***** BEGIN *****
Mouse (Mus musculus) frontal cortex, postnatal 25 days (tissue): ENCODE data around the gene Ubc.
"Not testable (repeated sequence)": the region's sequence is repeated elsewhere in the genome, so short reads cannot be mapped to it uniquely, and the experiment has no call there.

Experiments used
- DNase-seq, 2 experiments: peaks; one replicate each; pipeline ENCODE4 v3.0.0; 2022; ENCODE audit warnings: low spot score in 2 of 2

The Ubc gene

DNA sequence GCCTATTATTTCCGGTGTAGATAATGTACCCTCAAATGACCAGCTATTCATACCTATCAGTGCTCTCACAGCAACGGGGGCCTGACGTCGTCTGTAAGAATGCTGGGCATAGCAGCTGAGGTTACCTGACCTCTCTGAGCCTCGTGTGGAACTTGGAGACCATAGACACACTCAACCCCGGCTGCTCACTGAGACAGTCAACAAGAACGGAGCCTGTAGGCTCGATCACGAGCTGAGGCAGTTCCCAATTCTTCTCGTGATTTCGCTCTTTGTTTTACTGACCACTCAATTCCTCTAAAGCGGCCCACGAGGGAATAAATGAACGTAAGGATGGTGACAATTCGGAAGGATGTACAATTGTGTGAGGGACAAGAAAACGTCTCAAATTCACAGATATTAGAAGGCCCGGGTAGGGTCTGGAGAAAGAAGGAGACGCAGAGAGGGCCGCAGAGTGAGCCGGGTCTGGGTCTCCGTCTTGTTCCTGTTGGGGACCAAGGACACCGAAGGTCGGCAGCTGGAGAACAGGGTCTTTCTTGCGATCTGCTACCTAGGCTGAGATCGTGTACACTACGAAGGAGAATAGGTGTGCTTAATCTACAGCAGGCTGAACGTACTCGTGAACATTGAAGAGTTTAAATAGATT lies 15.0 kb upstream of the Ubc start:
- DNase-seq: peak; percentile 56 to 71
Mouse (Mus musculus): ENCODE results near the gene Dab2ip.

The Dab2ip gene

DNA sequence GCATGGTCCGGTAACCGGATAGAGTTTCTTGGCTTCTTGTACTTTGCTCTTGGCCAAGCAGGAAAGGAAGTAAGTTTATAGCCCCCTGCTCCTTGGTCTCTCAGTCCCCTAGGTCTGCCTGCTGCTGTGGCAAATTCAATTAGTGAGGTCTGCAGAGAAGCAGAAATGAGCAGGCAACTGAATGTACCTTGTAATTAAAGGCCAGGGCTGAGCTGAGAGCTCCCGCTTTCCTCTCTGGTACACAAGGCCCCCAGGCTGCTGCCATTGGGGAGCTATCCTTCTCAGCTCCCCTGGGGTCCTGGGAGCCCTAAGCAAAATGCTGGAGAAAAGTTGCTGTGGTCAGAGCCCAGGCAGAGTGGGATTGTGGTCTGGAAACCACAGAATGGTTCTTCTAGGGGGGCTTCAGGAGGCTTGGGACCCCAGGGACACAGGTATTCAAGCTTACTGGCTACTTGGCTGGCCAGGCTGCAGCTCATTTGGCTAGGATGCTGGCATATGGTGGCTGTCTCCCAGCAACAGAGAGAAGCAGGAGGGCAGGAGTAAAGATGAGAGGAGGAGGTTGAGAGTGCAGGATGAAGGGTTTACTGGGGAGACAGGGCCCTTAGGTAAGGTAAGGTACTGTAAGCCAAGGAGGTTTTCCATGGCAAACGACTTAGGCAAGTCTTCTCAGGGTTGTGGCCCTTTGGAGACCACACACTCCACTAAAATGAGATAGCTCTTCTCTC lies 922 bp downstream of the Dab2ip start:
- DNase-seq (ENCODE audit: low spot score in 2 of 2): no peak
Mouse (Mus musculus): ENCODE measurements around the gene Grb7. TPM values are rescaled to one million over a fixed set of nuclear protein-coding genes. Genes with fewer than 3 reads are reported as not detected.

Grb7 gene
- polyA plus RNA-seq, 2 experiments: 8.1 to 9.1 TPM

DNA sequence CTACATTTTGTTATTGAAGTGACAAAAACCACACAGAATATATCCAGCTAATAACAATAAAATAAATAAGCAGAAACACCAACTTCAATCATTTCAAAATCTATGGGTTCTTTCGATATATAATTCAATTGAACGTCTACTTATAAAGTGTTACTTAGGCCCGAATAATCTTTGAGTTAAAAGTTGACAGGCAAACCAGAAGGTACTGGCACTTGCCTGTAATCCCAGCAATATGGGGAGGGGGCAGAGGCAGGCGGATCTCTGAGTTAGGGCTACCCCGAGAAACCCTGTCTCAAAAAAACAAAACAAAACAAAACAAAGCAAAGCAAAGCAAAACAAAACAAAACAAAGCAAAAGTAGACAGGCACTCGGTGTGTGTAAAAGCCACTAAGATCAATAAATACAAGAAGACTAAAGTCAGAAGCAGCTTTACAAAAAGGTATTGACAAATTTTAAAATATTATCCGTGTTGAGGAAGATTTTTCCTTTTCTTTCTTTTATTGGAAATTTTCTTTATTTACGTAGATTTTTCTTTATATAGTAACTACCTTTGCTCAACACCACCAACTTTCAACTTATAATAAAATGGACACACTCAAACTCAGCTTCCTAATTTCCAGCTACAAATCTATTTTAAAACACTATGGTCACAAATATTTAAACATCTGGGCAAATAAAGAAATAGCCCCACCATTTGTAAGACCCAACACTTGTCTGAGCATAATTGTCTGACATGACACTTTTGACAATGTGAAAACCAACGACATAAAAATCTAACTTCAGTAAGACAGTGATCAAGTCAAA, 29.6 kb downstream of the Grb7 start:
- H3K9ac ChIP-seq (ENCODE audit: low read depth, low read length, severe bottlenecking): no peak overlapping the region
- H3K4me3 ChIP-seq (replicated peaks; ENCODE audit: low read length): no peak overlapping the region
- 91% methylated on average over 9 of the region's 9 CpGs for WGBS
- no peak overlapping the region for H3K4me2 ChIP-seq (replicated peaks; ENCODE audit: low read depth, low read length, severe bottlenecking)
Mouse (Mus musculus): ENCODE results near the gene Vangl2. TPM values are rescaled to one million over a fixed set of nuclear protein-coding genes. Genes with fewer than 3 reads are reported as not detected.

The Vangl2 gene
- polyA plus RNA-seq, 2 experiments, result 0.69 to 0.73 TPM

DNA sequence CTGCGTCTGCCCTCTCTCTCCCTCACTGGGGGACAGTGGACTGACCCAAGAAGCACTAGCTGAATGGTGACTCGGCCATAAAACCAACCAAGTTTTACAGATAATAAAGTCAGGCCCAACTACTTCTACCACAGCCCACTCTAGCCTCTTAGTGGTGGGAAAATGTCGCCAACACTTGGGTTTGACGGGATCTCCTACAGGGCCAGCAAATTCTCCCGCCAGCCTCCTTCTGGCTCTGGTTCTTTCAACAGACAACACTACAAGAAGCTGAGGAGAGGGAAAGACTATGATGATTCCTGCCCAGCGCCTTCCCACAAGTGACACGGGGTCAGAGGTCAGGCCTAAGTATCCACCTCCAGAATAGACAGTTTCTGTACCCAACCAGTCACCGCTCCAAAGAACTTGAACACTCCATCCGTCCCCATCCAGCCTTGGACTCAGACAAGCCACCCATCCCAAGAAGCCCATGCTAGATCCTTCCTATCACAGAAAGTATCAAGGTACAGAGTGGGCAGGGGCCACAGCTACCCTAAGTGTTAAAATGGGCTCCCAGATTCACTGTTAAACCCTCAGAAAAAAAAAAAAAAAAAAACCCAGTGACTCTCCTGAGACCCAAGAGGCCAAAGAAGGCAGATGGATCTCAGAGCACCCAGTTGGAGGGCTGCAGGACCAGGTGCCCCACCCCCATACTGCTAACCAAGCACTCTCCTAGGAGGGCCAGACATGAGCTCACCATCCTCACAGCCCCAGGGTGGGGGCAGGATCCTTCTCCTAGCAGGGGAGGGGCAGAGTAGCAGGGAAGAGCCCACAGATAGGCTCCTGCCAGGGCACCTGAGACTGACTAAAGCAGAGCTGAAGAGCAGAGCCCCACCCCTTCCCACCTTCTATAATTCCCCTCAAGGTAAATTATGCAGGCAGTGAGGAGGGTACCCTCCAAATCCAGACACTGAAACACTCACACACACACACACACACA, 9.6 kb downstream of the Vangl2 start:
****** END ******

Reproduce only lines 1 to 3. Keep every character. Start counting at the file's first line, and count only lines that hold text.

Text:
Mouse (Mus musculus) frontal cortex, postnatal 25 days (tissue): ENCODE data around the gene Ubc.
"Not testable (repeated sequence)": the region's sequence is repeated elsewhere in the genome, so short reads cannot be mapped to it uniquely, and the experiment has no call there.

Experiments used